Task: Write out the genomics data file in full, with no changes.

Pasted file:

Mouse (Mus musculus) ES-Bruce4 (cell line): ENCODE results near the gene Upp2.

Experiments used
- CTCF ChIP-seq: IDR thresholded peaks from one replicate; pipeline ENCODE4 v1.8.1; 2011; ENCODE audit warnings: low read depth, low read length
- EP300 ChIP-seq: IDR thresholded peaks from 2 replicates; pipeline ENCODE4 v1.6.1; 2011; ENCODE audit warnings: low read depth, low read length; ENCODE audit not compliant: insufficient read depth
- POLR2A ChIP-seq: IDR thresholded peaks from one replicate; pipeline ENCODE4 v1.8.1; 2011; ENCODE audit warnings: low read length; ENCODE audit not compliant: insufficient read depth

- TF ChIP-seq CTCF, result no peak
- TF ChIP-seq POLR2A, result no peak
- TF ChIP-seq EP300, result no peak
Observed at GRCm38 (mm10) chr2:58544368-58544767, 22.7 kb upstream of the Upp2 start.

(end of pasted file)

Mouse (Mus musculus) ES-Bruce4 (cell line): ENCODE results near the gene Upp2.

Experiments used
- CTCF ChIP-seq: IDR thresholded peaks from one replicate; pipeline ENCODE4 v1.8.1; 2011; ENCODE audit warnings: low read depth, low read length
- EP300 ChIP-seq: IDR thresholded peaks from 2 replicates; pipeline ENCODE4 v1.6.1; 2011; ENCODE audit warnings: low read depth, low read length; ENCODE audit not compliant: insufficient read depth
- POLR2A ChIP-seq: IDR thresholded peaks from one replicate; pipeline ENCODE4 v1.8.1; 2011; ENCODE audit warnings: low read length; ENCODE audit not compliant: insufficient read depth

- TF ChIP-seq CTCF, result no peak
- TF ChIP-seq POLR2A, result no peak
- TF ChIP-seq EP300, result no peak
Observed at GRCm38 (mm10) chr2:58544368-58544767, 22.7 kb upstream of the Upp2 start.